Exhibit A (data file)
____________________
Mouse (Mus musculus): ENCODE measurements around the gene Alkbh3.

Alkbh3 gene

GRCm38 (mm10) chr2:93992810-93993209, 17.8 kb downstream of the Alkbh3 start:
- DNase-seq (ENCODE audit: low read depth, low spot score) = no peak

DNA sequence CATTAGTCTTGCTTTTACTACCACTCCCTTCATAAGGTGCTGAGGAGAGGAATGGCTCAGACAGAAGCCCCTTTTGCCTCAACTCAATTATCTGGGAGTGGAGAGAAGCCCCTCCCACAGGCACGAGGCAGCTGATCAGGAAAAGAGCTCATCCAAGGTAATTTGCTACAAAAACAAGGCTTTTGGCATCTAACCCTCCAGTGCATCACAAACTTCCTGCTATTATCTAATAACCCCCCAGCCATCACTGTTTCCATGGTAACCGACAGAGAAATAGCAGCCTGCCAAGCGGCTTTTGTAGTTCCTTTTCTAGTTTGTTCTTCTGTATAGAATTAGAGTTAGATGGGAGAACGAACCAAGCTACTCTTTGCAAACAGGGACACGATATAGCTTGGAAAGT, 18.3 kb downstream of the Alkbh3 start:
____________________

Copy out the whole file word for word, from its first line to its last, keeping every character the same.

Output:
Mouse (Mus musculus): ENCODE measurements around the gene Alkbh3.

Alkbh3 gene

GRCm38 (mm10) chr2:93992810-93993209, 17.8 kb downstream of the Alkbh3 start:
- DNase-seq (ENCODE audit: low read depth, low spot score) = no peak

DNA sequence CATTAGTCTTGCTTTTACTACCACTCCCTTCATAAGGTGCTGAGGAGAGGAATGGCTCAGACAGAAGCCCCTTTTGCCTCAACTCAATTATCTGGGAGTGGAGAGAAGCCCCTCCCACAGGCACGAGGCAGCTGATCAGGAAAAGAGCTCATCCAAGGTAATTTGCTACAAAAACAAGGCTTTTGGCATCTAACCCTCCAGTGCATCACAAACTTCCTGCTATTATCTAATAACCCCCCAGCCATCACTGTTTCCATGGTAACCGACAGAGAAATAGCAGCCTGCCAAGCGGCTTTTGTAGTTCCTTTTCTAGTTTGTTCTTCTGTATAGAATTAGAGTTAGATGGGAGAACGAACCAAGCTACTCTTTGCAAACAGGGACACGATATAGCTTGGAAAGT, 18.3 kb downstream of the Alkbh3 start: